​For many, the thought of cookies brings back fond memories of Nestle Toll House chocolate chips and tall glasses of milk, but in the world of online privacy, the consequences of cookies are greater than extra mile on your morning run – they can have a much more diabolical meaning. A cookie, also known as a web cookie, browser cookie, and HTTP cookie, is a piece of text stored on a user’s computer by their web browser. A cookie can be used for authentication, storing site preferences, shopping cart contents, the identifier for a server-based session, or anything else that can be accomplished through storing text data.

While that all sounds very technical, many of us will be familiar with the online “cookie experience.” If you have shopped at popular site for books or music, you may have wondered how the store “remembers” you when you visit more than once and begins to “suggest” items that you may be interested in purchasing. Typically this is done through the use of cookies as well as other tracking technologies that are used to identify consumer behavior and utilize that information to provide targeted advertising towards them.

Not everything about cookies is bad. Cookies can save you time online. It may be because of cookies that your user name and password are already filled our when you return to a particular website, or that the online shopping site welcomes you upon your return. This kind of convenience and even shopping suggestions may be perfectly acceptable to some folks. In many ways cookies can create a more pleasant shopping experience. It can be akin to when you are in a brick-and-mortar shop that you visit regularly and a store clerk suggests items based on what they have learned about your taste and shopping habits, much like a personal shopper.

However, there are multiple concerns regarding online cookies and consumer privacy. Some cookies are “bad” and can be used as spyware. Cookies can be set up on a web page by third-party companies such as advertising agencies to track visitor behavior across multiple websites. Cookies can be hijacked and used for security attacks on a visitor’s computer, and cookies have been used by several US government agencies to track information about citizens on their websites. As a result of this, the federal government has enacted strict privacy legislation that regulates the use of cookies on government websites. This requirement was modified in 2010 to allow more flexibility in government agencies’ use of cookies and tracking technologies to provide an “enhanced” web visitor experience.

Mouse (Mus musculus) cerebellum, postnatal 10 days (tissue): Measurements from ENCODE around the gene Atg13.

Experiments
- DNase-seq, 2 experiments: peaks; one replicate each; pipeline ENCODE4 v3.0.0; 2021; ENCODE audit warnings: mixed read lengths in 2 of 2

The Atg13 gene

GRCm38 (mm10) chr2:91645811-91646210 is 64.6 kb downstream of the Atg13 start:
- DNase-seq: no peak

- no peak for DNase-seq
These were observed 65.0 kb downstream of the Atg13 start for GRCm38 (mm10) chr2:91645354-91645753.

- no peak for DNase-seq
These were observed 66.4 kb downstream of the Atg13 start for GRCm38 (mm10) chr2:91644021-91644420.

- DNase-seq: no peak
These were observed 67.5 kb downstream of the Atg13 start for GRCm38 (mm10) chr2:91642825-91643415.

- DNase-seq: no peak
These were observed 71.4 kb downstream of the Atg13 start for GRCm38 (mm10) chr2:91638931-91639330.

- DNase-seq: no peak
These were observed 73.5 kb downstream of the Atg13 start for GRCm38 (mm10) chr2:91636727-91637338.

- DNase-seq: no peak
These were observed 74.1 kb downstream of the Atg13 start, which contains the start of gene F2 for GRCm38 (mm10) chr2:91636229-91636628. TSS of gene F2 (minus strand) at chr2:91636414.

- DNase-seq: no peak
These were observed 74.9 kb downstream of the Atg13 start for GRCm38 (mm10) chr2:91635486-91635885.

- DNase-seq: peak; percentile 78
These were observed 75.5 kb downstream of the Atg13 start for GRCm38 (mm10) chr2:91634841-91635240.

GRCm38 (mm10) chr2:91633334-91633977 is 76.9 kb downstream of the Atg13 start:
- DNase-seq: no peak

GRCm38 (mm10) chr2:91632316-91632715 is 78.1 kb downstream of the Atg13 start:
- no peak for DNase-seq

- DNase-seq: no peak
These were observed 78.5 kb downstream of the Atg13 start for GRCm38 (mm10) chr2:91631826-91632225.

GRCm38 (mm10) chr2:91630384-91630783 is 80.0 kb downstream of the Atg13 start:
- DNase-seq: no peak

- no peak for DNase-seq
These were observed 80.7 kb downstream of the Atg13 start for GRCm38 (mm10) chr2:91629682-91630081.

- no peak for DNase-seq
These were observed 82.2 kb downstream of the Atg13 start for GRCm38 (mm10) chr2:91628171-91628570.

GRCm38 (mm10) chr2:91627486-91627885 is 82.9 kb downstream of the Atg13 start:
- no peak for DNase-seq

Most modern browsers allow users to decide whether to accept cookies and the time frame to keep them, but rejecting cookies also makes some web sites unusable. It’s important to understand the tradeoff that you are making when you “accept” the default settings for any website or even your web browser. Browsers like Microsoft Internet Explorer 9 have introduced new privacy protections to allow you to limit information the browser provides to the websites that you visit. These enhancements, sometimes referred to as “do not track” features, represent an important advancement in privacy protection for consumers. However these features have to be reviewed and then selected by each computer user. They may not be selected for you by default (unless you are using certain browsers like Internet Explorer 9). Regardless, you should always check for yourself!